UNESCO chief speaks out on killing of journalists in Honduras, Uganda
|Publisher||UN News Service|
|Publication Date||24 May 2012|
|Cite as||UN News Service, UNESCO chief speaks out on killing of journalists in Honduras, Uganda, 24 May 2012, available at: http://www.refworld.org/docid/4fbf38d72.html [accessed 29 March 2017]|
|Disclaimer||This is not a UNHCR publication. UNHCR is not responsible for, nor does it necessarily endorse, its content. Any views expressed are solely those of the author or publisher and do not necessarily reflect those of UNHCR, the United Nations or its Member States.|
Alfredo Villatoro, a radio journalist, was found dead on the outskirts of Tegucigalpa, Honduras, on May 15; while Amon Thembo Wa'Mupaghasya, an independent TV director in Kasese, Uganda, was shot dead on 12 May.
"News of the murder of Alfredo Villatoro less than one week after the assassination of fellow journalist Erick Martinez Villa is deeply alarming and reflects the dangerous conditions faced by Honduran reporters," said the Director-General of the UN Educational, Scientific and Cultural Organization (UNESCO), Irina Bokova, in a news release. "Mr. Villatoro's death undermines the right of the people of Honduras to be informed. Every attempt must be made to bring his killers to justice."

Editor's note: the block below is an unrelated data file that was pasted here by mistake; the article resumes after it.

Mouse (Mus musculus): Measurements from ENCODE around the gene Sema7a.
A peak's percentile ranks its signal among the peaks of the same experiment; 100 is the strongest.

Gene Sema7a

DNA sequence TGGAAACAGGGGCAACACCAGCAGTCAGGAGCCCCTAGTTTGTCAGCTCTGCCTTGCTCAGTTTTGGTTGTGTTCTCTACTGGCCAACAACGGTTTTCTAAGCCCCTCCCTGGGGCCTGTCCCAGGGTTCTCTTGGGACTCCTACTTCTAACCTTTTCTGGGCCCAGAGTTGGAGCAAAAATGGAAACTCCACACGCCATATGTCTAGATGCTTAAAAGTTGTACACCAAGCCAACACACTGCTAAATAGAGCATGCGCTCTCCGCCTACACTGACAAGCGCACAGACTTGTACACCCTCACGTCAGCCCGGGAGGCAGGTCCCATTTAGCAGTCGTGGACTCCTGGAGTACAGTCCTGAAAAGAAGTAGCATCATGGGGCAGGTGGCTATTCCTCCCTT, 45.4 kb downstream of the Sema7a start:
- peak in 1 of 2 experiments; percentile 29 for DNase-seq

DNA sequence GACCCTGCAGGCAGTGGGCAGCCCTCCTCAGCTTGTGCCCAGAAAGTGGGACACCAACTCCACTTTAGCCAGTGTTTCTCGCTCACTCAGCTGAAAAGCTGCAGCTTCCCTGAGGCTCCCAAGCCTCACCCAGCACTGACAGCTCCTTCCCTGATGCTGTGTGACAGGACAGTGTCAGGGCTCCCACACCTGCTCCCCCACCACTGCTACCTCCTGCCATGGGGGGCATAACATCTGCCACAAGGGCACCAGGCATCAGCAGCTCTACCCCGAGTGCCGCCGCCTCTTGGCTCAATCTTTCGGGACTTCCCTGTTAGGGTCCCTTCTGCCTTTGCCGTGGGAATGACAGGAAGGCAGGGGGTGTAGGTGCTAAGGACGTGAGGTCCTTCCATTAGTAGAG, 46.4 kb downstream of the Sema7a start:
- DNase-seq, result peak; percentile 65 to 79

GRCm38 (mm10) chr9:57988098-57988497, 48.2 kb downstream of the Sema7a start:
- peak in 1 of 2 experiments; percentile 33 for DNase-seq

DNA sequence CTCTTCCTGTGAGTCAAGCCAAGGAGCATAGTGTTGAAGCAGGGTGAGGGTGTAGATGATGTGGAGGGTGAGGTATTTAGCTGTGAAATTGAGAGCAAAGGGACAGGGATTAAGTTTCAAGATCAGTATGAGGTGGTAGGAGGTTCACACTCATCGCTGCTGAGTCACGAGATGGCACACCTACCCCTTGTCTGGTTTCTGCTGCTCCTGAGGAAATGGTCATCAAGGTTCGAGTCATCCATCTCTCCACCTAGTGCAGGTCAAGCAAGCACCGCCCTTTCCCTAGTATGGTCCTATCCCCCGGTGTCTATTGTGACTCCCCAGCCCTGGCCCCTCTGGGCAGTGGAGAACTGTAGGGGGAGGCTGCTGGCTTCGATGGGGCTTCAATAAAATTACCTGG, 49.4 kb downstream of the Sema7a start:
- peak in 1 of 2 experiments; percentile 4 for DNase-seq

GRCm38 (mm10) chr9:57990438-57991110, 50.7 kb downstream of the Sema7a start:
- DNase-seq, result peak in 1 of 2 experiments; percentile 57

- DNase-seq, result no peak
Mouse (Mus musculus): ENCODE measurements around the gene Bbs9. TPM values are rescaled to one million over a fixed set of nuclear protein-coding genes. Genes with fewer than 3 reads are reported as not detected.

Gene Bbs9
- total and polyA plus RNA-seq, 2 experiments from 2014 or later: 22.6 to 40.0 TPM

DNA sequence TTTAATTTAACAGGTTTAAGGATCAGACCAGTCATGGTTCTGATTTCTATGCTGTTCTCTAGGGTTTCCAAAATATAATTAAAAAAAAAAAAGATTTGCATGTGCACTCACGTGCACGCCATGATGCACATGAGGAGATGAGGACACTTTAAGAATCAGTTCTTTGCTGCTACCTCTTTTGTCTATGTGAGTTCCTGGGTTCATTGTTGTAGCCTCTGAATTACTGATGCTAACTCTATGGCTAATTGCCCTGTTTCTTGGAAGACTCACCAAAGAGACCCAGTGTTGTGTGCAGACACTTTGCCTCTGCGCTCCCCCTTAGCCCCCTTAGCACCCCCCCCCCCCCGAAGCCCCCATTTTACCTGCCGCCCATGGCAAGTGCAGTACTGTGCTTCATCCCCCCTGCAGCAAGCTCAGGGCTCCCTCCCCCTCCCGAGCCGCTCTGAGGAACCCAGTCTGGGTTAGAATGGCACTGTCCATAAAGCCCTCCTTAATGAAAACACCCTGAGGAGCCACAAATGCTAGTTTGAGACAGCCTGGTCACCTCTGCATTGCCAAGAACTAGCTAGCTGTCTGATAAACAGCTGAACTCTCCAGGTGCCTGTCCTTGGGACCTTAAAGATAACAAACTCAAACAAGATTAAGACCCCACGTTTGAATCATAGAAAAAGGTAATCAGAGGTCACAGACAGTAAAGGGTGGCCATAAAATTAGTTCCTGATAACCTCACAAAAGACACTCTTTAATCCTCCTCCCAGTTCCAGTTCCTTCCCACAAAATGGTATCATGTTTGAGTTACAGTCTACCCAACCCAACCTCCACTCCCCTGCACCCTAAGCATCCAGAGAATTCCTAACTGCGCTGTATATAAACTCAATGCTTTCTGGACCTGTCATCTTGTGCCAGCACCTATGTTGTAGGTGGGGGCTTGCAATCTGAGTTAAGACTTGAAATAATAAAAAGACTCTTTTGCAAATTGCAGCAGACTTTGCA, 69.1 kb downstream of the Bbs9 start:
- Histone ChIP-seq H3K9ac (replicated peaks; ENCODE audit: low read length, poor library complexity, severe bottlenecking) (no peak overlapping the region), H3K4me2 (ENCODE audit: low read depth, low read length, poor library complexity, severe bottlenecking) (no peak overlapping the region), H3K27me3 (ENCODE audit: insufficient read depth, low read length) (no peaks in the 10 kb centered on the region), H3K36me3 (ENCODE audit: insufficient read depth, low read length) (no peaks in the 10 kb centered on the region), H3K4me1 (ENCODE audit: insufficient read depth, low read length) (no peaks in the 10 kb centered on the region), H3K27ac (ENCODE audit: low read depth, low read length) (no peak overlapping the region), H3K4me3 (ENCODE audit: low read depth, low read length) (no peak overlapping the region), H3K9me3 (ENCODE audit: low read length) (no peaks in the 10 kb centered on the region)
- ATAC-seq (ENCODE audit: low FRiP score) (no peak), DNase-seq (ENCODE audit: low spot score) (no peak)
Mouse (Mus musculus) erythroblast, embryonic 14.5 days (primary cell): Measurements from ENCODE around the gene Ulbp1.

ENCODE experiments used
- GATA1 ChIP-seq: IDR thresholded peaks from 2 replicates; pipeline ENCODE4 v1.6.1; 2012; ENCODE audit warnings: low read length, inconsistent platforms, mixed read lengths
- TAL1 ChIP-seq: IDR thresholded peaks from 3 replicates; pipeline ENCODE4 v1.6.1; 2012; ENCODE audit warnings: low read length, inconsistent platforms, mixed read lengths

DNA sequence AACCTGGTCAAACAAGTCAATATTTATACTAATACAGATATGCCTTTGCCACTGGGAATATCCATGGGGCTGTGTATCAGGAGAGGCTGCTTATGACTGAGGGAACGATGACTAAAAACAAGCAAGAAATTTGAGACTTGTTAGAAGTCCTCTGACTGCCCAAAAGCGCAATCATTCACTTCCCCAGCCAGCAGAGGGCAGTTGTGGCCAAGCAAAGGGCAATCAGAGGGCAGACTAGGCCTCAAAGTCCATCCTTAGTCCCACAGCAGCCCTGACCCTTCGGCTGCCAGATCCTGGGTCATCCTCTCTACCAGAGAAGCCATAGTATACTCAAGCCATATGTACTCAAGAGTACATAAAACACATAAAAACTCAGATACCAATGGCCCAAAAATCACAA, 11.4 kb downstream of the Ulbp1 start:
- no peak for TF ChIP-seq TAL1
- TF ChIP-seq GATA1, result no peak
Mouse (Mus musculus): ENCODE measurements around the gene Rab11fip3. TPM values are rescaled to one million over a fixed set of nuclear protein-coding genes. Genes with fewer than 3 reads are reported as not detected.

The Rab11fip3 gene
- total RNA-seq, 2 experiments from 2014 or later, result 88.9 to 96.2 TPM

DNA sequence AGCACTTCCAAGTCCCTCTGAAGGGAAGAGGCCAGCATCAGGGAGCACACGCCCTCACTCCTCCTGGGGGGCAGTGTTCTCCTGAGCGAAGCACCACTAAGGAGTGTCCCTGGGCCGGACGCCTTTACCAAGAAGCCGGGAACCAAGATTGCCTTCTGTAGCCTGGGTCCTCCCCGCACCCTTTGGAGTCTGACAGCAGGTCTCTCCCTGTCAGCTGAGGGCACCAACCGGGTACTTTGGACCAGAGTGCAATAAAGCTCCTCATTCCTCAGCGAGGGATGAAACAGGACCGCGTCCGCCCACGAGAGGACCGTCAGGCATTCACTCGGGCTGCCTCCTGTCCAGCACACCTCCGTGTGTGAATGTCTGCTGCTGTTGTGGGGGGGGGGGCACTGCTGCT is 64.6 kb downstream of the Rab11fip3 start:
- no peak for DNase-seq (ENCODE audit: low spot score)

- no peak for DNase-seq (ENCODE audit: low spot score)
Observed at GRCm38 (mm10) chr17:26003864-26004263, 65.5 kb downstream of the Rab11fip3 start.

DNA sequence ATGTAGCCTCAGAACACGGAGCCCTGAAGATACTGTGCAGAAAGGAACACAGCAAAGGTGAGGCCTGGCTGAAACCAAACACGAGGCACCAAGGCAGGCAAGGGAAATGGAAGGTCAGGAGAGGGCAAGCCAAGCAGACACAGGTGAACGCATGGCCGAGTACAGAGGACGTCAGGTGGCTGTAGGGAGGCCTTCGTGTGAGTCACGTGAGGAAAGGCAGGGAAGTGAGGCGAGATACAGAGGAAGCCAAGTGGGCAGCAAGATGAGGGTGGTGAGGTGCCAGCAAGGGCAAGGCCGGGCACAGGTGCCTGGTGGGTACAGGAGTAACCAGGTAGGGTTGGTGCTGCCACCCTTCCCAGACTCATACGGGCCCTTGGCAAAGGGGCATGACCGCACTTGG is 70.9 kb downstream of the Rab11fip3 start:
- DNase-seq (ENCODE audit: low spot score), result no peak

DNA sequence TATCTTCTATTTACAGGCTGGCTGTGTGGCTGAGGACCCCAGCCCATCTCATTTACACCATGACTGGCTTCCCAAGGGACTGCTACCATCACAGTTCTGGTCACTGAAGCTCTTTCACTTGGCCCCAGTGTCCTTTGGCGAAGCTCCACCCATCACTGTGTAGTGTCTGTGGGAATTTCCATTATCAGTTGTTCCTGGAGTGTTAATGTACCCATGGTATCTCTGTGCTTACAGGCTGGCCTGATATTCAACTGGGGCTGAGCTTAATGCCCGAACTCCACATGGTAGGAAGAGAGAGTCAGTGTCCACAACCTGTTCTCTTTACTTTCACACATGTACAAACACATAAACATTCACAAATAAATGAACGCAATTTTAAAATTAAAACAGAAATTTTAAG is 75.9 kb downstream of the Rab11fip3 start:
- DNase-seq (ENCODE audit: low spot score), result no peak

Mr. Villatoro, a presenter at the HRN radio station, had repeatedly received death threats prior to his abduction on 9 May. Less than a week later, his body was found outside the capital.
According to UNESCO, Mr. Villatoro was the third Honduran journalist to be murdered within the span of a few weeks. Since 2009, a total of 20 journalists and media workers have been killed in Honduras which UNESCO has described as among the most dangerous countries in the hemisphere for journalists, alongside Mexico and Colombia.
In relation to the killing of Mr. Thembo Wa'Mupaghasya, Director-General Bokova called for an investigation, in addition to condemning it.
"This crime is an intolerable attack on freedom of expression, a fundamental human right which forms the cornerstone of democracy," she said. "The liberty to investigate and report important issues sustains social debate. Journalists must be able to work without fear of reprisal."
Mr. Thembo Wa'Mupaghasya, who lived near Uganda's border with the Democratic Republic of the Congo, was gunned down by unidentified assailants who also stole his bag and camera. According to UNESCO, local authorities are reported to have launched an investigation into the case and are examining the possibility that the TV director was targeted for his work, with local media having reported that he had been the victim of unidentified attackers in the past, and that he had received numerous threats against his life.
Mr. Thembo Wa'Mupaghasya's is the third journalist to be murdered in Uganda as of 2010.